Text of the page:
When the factory made everything, designs were different. Advantages of open market products, better quality but frankenbike quirks.

Haven't pressure bled. If someone's done it and didn't still have air issues, cool. I'd want some "yep I've done it on a 2014+ Ural and it worked great" comments before just going with the "hey, this is a way, dunno if it works" school.
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Re: Rear brake pedal freeplay

Post by :FI:Igor » Sun May 05, 2019 9:59 am

When you say 'remove' I suspect you actually mean unbolt the brake rotor pins (like when we R/R drive wheel) and rotate the caliber assembly until the bleed nipple is up. I haven't bleed the brakes yet, still good at 50,000 km. I use a pack of wood shims and hammer to move the piston back when I R/R brake pads.
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Re: Rear brake pedal freeplay

Post by cookiemech » Sun May 05, 2019 3:50 pm

Oddly enough, I just did this job this morning. I am putting my 2014 GU back together after a nut-and-bolt dismantling to correct its awful rust and lack of decent paint . . .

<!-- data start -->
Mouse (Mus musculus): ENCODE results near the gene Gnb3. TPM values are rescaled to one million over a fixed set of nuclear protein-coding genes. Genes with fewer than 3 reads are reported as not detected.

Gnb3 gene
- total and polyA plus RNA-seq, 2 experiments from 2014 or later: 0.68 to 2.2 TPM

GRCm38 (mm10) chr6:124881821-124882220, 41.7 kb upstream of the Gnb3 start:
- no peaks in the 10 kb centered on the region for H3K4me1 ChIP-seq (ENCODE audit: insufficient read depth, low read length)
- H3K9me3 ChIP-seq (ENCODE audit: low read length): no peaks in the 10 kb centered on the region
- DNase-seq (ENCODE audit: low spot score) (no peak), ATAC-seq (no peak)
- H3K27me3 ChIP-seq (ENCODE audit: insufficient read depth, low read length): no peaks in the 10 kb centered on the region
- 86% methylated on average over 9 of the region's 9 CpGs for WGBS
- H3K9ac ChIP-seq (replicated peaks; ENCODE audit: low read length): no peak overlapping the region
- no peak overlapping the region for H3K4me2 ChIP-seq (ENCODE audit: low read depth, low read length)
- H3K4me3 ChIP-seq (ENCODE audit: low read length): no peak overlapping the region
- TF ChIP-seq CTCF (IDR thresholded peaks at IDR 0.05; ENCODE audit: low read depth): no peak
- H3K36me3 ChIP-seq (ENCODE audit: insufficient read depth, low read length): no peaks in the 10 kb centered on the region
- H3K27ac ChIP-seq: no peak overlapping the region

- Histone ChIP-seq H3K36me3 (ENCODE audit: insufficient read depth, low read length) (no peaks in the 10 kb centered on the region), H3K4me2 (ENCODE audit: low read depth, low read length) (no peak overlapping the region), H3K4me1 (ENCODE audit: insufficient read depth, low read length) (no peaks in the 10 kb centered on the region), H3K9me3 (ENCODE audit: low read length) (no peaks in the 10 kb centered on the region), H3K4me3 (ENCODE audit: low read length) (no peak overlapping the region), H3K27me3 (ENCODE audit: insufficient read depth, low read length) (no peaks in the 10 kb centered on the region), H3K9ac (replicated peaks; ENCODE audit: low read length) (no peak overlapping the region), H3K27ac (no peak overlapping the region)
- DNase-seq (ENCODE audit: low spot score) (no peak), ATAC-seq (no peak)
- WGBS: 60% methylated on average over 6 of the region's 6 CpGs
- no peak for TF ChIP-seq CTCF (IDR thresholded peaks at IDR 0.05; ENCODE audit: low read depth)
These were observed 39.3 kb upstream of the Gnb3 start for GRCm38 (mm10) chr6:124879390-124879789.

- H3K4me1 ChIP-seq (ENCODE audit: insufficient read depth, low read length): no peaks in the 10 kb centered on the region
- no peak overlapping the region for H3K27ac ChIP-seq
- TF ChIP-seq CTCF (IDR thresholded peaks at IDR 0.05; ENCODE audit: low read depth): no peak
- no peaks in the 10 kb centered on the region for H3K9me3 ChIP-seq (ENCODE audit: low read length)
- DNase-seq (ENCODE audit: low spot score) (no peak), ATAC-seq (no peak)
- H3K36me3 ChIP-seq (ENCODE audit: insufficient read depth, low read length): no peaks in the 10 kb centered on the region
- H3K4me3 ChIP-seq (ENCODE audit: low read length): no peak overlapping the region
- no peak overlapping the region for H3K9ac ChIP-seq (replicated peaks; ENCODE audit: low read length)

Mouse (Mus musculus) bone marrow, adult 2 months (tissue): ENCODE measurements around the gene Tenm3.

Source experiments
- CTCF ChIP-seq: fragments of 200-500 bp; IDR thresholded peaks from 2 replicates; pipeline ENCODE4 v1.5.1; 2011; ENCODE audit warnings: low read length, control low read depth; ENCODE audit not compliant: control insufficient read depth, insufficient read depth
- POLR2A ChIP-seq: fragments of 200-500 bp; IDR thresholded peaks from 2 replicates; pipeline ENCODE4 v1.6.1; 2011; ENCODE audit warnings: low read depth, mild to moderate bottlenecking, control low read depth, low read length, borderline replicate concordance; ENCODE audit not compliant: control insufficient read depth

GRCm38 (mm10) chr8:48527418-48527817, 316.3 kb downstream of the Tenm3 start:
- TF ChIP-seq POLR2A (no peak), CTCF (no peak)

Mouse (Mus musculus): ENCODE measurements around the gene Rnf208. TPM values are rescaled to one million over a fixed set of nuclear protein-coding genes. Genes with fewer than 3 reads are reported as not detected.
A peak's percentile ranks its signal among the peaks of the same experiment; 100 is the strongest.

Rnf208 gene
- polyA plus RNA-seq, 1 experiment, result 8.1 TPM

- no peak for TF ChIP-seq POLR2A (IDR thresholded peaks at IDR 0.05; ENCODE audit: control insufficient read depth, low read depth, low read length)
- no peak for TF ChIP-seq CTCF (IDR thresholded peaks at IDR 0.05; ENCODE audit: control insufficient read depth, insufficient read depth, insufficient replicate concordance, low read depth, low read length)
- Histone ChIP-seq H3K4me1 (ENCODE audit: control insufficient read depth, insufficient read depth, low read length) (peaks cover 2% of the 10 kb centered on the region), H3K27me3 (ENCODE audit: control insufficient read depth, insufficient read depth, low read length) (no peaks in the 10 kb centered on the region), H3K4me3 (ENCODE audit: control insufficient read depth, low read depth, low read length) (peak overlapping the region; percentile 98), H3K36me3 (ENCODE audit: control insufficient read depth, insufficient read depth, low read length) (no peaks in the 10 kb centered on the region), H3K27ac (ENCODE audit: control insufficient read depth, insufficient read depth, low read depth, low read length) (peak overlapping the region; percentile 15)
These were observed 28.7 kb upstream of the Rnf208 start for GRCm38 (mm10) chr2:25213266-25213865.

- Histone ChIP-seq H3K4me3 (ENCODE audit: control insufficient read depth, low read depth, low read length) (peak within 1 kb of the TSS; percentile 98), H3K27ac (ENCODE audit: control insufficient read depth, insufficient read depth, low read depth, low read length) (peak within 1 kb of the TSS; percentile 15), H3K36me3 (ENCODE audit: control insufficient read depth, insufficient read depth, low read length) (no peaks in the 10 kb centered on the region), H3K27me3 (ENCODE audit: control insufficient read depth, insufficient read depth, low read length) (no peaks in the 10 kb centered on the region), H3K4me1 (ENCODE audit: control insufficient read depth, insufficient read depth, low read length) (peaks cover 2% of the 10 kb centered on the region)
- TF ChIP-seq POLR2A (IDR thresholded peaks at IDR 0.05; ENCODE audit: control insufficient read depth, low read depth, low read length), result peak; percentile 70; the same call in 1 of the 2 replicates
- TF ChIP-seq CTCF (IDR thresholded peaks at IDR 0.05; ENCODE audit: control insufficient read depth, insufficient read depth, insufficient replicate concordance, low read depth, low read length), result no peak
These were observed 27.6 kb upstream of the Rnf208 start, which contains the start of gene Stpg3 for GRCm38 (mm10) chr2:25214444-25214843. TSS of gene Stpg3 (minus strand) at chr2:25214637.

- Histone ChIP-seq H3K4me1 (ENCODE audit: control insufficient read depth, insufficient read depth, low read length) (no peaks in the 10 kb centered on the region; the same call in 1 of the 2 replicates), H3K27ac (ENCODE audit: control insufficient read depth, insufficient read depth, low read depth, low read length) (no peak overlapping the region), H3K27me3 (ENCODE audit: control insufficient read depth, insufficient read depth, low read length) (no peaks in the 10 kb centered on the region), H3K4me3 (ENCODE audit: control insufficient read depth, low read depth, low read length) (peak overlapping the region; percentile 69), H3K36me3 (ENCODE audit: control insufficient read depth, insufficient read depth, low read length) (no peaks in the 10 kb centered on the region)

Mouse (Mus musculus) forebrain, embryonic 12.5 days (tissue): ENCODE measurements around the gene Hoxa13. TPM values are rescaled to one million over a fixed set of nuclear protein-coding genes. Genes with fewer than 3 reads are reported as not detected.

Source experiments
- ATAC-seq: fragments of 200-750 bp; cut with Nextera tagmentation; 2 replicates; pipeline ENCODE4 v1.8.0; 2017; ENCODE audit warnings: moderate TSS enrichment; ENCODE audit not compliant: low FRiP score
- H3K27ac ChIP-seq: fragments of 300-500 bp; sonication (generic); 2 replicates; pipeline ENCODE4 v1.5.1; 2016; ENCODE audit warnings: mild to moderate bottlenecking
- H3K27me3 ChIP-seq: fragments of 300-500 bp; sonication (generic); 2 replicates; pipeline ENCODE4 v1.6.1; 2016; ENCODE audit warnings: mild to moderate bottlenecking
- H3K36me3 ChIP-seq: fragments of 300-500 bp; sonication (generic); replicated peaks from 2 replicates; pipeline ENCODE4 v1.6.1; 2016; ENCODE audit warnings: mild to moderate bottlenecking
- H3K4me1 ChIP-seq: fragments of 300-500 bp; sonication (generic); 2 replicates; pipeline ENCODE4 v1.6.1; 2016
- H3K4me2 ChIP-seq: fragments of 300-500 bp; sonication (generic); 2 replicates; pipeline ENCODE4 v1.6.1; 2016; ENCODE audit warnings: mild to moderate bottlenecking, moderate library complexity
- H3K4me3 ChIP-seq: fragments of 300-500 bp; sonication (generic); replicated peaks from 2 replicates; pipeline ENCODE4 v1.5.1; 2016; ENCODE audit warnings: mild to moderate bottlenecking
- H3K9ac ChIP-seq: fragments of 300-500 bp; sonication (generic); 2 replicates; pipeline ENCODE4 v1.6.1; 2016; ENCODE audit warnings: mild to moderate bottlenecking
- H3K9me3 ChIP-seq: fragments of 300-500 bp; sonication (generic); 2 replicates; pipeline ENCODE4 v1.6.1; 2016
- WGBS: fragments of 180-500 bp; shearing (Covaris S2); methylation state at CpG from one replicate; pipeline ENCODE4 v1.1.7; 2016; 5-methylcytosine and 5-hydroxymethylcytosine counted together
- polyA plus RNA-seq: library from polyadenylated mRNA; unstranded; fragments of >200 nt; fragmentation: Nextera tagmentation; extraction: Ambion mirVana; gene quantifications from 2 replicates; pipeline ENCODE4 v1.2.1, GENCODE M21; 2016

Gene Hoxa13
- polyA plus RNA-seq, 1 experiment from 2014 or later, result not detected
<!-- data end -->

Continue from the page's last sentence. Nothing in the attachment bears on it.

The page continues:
I had recently flushed and bled the rear brake my usual way, which is vacuum bleeding using a Vacula (compressed air pulling a vacuum across a venturi, so the waste fluid is pulled into a container). I use this on all my motorcycles and cars with great success. Not here, however. The rear brake pedal had a very long (inches) travel, though it did function. So I took the entire rear caliper apart, since the piston was not retracting easily. This caliper uses two quad rings (like o-rings, but square in section). The inner is the usual piston ring that keeps the brake fluid inside the caliper, and the outer is just a dust excluder. Well, there was corrosion in the groove for the outer (dust) ring, which caused considerable drag on the piston.

After cleaning everything to my satisfaction, I put everything back together, with the parking brake screw (which mechanically pushes the piston out when the parking brake lever pulls its cable) fully retracted and the piston fully seated in its bore. Reconnected the brake line and turned the caliper so that the bleed nipple was at the highest point and directed upward. Again, I flushed and bled the system with my Vacula.

Reinstalled the caliper with pads and pumped the pedal to move the pads against the rotor. At this point the pedal was MUCH harder and had considerably less travel to engagement. I made a minor adjustment to the master cylinder pushrod (manual says no less than 1 mm of free play at the rod). Now the pedal travel is somewhere near the max of the spec (25 to 40 mm). Big improvement!